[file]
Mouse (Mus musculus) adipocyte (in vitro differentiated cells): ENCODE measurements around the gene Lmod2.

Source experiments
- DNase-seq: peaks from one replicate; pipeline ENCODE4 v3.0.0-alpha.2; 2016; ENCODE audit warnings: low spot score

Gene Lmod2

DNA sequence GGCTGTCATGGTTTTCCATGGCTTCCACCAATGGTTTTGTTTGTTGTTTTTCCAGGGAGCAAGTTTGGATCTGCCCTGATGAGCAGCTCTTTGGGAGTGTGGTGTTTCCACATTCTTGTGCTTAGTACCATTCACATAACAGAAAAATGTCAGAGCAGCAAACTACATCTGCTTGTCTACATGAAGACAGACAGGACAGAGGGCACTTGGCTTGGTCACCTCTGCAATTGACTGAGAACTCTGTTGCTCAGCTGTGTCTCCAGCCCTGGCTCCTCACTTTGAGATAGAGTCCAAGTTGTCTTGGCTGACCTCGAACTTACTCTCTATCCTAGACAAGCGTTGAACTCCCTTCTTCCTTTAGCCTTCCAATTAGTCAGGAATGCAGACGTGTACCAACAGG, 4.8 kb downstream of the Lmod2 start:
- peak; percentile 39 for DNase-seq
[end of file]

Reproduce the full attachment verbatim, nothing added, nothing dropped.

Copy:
Mouse (Mus musculus) adipocyte (in vitro differentiated cells): ENCODE measurements around the gene Lmod2.

Source experiments
- DNase-seq: peaks from one replicate; pipeline ENCODE4 v3.0.0-alpha.2; 2016; ENCODE audit warnings: low spot score

Gene Lmod2

DNA sequence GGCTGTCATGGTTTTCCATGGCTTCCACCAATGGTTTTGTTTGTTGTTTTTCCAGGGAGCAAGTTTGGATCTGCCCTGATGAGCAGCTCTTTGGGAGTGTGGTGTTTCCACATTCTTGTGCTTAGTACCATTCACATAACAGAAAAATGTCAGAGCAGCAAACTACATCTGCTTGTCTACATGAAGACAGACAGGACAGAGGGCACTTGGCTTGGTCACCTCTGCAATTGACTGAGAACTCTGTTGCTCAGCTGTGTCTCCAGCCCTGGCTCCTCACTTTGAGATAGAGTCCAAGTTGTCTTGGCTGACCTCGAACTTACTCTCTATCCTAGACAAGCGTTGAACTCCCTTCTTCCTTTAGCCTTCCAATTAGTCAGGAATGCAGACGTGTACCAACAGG, 4.8 kb downstream of the Lmod2 start:
- peak; percentile 39 for DNase-seq